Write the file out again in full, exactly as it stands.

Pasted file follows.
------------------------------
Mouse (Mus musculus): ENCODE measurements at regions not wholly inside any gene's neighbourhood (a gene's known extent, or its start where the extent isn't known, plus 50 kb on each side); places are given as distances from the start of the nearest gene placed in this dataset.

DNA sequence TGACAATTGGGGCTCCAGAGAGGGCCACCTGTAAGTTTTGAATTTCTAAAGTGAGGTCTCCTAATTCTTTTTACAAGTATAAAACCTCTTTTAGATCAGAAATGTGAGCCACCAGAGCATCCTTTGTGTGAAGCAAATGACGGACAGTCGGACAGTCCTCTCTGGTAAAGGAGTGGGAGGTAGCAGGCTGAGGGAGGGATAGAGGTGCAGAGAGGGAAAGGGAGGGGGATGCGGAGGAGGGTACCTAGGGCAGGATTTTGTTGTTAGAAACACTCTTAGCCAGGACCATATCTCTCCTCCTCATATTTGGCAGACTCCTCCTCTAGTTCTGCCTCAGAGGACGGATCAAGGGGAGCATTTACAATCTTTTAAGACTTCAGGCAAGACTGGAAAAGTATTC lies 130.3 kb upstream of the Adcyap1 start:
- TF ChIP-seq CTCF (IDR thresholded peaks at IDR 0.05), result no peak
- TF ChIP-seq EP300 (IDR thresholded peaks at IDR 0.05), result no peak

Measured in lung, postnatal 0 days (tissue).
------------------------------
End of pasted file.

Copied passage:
Mouse (Mus musculus): ENCODE measurements at regions not wholly inside any gene's neighbourhood (a gene's known extent, or its start where the extent isn't known, plus 50 kb on each side); places are given as distances from the start of the nearest gene placed in this dataset.

DNA sequence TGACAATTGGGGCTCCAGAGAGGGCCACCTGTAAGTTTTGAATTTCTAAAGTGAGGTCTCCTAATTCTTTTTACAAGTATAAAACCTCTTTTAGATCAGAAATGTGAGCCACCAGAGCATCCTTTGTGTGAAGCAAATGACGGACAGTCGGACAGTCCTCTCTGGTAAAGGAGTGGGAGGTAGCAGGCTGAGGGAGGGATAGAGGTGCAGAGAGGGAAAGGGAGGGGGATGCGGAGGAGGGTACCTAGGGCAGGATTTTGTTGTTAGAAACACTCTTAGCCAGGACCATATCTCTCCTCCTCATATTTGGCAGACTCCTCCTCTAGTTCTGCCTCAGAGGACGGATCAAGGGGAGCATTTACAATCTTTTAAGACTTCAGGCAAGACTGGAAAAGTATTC lies 130.3 kb upstream of the Adcyap1 start:
- TF ChIP-seq CTCF (IDR thresholded peaks at IDR 0.05), result no peak
- TF ChIP-seq EP300 (IDR thresholded peaks at IDR 0.05), result no peak

Measured in lung, postnatal 0 days (tissue).